This battle's worth a fight
Governor-elect Deval Patrick demonstrated the difference between campaigning and governing yesterday when his 11thhour appeal to legislators to block a procedural vote aimed at banning gay marriage proved to be as ineffectual as it was eloquent.
The passion and the timing of Patrick's declaration that "a vote to advance this question to the 2008 ballot is irresponsible and wrong" took even the most ardent legislative supporters of same-sex marriage aback. Declaring, as Patrick did just before a joint session of the Legislature met in constitutional convention, that "it's time to move on" is the stuff of scripted stump speeches. Moving votes is what matters on Beacon Hill and, in that, Patrick's effort was too little and it came too late.
If, as Patrick said, it is a "dangerous precedent and an unworthy one for this Commonwealth " to use "the initiative process to give a minority fewer freedoms than the majority and to inject the state into fundamentally private affairs," why did he wait so long to inject himself into this critical debate?
The urgent need to reassure Massachusetts legislators that adjournment without a vote was a responsible course of action had been clear since last week when the state Supreme Judicial Court chastised lawmakers for recessing in November rather than voting on the merits of the constitutional amendment that would define marriage as the union of a man and a woman. In essence, the state's highest court forced lawmakers to choose between fulfilling their constitutional obligation to the petitioners and upholding the constitutional rights of same-sex couples.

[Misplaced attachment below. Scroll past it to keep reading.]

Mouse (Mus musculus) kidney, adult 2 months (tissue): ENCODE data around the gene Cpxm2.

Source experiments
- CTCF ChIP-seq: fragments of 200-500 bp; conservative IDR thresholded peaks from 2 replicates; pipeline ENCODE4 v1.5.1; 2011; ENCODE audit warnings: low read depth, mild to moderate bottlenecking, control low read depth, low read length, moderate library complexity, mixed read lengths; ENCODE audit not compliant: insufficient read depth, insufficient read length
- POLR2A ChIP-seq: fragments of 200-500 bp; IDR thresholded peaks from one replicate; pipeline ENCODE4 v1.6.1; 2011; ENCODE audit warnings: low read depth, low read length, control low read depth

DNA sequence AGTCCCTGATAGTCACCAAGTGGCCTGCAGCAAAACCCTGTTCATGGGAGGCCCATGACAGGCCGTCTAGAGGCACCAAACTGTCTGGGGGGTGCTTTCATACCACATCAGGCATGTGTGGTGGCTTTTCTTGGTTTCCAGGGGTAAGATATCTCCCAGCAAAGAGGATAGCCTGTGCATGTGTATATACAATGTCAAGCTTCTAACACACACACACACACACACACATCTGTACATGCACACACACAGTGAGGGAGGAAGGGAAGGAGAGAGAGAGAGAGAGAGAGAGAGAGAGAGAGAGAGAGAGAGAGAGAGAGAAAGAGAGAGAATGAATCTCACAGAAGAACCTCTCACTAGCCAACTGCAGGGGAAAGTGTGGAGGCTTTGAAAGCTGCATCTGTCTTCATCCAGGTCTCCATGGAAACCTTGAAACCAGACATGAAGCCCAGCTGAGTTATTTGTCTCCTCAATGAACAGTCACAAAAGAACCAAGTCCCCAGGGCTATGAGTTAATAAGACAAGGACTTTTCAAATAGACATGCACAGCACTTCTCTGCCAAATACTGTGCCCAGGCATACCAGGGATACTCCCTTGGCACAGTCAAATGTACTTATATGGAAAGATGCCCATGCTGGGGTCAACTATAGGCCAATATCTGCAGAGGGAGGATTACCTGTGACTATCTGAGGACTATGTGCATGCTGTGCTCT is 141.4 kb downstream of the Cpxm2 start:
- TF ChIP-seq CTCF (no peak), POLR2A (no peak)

For the Democratic governor-elect, who has agreed with the SJC's description of gay marriage as a "basic human right," the choice should have been immediate and unambiguous. But it was not until yesterday that Patrick finally said: "I favor ending this initiative petition promptly. If adjournment can accomplish that, so be it."
Making a few phone calls and buttonholing a couple of lawmakers in the State House in a last-minute attempt to turn some votes was not enough for Patrick to block the effort of what he rightly described as "a few individuals" determined "to insert discrimination into our Constitution."
Only 50 legislators had to approve the amendment to move it forward; on two separate votes yesterday, 61 did. If the amendment wins the support of 25 percent of the 200-member Legislature again next year, it will be on the ballot in 2008.
That means, of course, that this fight is not over. The struggle for civil rights is never a short or easy one, as the history of race relations in this country certainly confirms. Supporters of gay marriage, and gay people themselves, can only hope that Patrick shares their stamina as surely as he echoes their rhetoric. His statement yesterday might give them pause.
"Whatever one's views of marriage equality, all can agree that we have far more pressing issues before the Legislature and the Commonwealth," he said. "It serves no public interest to focus more time and attention on this issue when there are under served and under performing schools, an infrastructure showing signs of sustained neglect, gun and gang violence on the rise, jobs and people leaving the state, a growing homeless population, soaring healthcare costs, a looming deficit, and a score of other serious challenges crying out for the attention and creativity of the government and the people. We cannot in good conscience ask these unmet needs to wait while a few individuals try to insert discrimination into our Constitution."
Neither can we in good conscience pretend that the bigotry toward homosexuals, as old as the Bible and as fresh in our memory as last year's fatal attack at a gay bar in New Bedford, can be wished away or ruled away by one decision of one high court in the still-divided Commonwealth of Massachusetts.
Tomorrow, this becomes Deval Patrick's fight, too.
Eileen McNamara is Globe columnist. She can be reached at email@example.com.